From the heart of Africa teams must now fly to Bergen, Norway, and search for their clue in front of the famous buildings of the Bryggen. Teams are now faced with their Detour: Use Your Brains or Use Your Back. In Use Your Brains, teams will make their way on foot to Bergenhus Castle where they are required to assemble an intricate puzzle of Nordic designs from a collection of hundreds of pieces. In Use Your Back, teams must make their way on foot to the fish market and bring ten wheelbarrows packed with fish and ice to a marked stall to receive their next clue. In both cases, the clue will direct teams to drive themselves over two hours to stunning Geiranger, Norway, where they will find their next clue at the waterfront.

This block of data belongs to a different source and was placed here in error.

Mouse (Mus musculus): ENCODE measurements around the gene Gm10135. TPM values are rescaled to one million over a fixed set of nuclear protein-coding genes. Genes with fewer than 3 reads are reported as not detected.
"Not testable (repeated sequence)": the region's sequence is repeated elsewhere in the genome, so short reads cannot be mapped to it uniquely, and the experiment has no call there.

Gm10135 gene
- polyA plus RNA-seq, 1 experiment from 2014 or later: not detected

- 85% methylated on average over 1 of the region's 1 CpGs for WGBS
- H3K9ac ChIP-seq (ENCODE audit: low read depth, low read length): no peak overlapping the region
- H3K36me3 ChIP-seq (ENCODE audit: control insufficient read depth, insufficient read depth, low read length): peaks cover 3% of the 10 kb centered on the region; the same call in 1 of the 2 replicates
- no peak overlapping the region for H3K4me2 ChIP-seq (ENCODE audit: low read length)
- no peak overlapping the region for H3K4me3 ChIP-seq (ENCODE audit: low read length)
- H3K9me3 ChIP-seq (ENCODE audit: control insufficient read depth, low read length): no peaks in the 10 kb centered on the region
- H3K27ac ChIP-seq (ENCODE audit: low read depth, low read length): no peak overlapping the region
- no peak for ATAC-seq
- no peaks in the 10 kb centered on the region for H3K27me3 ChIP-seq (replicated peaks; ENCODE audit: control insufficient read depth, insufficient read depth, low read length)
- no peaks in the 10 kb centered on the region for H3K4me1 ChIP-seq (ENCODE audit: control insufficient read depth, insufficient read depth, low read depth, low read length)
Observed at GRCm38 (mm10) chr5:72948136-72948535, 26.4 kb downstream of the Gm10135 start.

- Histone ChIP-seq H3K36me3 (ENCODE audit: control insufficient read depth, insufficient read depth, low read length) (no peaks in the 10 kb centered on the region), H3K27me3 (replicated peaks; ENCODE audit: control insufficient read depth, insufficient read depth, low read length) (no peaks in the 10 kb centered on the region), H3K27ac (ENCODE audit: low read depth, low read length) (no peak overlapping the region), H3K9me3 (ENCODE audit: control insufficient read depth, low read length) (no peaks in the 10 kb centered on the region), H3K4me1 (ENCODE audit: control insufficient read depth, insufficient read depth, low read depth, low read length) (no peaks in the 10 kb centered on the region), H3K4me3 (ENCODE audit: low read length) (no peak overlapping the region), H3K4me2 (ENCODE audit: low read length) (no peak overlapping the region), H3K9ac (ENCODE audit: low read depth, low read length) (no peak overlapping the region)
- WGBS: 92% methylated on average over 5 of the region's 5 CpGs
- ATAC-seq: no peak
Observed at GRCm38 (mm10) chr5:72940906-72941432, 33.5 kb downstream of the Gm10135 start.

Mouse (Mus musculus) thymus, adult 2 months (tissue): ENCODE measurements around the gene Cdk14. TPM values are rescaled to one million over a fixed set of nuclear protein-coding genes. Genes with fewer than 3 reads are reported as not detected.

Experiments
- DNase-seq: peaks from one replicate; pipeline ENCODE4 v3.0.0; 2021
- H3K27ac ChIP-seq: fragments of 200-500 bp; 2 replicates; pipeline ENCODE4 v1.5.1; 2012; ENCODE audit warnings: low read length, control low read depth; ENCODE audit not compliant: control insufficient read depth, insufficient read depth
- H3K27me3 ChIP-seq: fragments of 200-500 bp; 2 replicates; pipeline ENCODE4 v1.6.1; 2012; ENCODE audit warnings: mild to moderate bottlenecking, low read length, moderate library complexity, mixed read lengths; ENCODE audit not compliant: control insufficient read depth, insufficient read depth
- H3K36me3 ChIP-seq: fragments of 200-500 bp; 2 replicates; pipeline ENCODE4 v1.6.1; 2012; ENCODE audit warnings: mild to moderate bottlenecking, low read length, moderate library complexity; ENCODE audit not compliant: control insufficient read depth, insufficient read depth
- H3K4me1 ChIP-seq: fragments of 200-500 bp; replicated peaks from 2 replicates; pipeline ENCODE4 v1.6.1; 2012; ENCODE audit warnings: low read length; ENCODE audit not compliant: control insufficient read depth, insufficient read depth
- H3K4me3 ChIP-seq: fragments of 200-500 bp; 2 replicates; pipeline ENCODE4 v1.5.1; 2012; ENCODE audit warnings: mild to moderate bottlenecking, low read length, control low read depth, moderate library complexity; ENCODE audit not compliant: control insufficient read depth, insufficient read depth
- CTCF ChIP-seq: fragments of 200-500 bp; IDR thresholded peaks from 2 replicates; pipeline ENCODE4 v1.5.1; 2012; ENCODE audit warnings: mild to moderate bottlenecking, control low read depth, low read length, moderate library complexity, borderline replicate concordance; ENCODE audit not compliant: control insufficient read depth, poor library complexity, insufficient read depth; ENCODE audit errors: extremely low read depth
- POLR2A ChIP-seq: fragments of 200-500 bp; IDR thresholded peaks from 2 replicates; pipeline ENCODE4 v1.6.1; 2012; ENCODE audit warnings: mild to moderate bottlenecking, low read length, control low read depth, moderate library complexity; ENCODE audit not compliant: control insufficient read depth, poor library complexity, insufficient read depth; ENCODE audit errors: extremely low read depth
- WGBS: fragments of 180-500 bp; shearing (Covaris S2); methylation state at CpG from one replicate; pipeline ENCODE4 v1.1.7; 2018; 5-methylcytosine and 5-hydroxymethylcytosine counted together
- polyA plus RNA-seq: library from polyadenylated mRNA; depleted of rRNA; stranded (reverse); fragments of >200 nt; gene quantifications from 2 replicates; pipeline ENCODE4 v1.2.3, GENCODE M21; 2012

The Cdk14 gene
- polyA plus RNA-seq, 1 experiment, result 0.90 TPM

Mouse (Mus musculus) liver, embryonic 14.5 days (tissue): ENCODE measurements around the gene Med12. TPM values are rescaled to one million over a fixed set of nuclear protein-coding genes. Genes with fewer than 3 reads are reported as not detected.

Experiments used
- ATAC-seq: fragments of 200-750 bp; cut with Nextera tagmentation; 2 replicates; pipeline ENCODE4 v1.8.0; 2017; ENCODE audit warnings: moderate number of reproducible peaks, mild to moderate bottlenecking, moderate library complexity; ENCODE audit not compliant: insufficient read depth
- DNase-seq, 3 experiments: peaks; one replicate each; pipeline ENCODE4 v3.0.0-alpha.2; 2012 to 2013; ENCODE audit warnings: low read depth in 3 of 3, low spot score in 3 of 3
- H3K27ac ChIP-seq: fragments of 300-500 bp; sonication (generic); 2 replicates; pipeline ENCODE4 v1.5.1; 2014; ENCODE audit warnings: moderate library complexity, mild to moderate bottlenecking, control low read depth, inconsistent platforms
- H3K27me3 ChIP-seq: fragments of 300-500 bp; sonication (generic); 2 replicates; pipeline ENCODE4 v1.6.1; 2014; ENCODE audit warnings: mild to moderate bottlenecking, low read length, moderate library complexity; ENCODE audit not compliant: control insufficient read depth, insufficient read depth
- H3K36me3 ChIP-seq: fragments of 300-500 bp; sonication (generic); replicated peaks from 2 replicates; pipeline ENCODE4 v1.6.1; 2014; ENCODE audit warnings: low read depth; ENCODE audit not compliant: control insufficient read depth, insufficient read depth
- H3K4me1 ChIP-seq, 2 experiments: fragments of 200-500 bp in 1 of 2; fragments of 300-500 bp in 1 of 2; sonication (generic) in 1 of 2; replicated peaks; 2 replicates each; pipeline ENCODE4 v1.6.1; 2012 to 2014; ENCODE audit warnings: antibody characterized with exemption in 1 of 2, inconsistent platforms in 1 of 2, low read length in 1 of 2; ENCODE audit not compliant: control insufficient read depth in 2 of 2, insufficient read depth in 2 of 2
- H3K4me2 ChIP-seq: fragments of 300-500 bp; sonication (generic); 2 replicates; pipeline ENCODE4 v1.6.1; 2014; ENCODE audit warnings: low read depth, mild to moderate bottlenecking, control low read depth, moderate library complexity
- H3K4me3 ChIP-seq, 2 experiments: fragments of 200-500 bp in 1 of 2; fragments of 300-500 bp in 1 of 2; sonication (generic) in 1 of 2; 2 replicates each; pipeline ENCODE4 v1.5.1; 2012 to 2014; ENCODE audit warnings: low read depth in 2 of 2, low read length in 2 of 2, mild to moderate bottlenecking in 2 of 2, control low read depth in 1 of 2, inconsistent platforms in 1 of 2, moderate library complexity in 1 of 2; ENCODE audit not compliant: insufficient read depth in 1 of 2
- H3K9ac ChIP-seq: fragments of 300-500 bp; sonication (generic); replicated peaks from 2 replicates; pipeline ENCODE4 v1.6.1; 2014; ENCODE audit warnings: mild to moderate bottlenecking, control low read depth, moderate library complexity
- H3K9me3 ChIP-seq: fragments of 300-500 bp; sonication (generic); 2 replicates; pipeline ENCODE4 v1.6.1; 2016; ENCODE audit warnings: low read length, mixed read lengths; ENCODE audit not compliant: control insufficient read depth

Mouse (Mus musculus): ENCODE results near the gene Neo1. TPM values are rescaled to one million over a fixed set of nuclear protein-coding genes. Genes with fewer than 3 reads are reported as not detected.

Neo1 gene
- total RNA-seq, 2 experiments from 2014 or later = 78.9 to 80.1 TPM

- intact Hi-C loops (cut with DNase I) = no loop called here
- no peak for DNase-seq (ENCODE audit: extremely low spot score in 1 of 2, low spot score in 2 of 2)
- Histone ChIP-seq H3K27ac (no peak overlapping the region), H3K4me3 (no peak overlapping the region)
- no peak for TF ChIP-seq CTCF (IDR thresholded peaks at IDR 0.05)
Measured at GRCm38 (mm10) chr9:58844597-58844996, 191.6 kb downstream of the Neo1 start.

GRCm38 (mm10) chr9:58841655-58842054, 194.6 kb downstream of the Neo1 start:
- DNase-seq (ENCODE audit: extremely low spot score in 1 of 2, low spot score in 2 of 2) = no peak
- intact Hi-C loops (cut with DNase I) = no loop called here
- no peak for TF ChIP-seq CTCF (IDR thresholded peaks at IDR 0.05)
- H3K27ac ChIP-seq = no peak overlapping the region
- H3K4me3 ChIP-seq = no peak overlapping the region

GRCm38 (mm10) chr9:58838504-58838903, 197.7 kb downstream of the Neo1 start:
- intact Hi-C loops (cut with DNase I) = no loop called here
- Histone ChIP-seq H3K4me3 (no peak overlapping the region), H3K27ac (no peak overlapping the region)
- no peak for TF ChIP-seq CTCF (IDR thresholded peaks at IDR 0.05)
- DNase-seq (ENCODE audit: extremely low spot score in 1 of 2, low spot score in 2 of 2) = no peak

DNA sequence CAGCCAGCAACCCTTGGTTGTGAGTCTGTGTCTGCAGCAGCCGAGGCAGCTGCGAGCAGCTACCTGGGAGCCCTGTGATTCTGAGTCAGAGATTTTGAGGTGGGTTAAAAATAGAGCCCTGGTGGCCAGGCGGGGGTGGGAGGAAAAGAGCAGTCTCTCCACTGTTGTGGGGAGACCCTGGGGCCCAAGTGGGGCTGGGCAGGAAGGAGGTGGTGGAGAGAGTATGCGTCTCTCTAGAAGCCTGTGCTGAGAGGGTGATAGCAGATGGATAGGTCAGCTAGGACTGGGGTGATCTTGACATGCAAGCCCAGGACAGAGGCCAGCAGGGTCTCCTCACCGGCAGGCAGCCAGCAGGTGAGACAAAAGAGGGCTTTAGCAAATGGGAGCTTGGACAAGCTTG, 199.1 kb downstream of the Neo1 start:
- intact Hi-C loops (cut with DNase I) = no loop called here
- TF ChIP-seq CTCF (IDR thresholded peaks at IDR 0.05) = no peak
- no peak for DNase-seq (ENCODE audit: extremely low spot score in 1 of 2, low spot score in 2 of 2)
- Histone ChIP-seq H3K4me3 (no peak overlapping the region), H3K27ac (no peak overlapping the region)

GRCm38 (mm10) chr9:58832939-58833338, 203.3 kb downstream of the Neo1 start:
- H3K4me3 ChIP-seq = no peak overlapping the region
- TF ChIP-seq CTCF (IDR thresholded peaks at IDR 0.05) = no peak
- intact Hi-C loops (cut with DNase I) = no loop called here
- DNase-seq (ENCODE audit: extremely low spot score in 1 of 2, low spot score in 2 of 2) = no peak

This clue contains the Road Block, which will have one team member take a marked boat across the fjord to the Seven Sisters Waterfall, where they’ll have to use an ascender to reach a clue at the top, then rappel down to the base for the boat ride back to their partner. This next clue will direct them to Dalsnibba – the highest fjord view reachable by road, and a breathtaking spot for the Pit Stop for this leg of the race. The last team to arrive will be spared elimination and allowed to stay in the race.
Leg 6: Ponza, Italy
Teams must now drive themselves to Oslo, Norway and find flights to Rome, Italy. Upon arrival, they must make their way by train to Anzio, and from there take either a ferry or hydrofoil to the island of Ponza where they will find their next clue at the port. This is the Detour: Dive Master or Stair Master.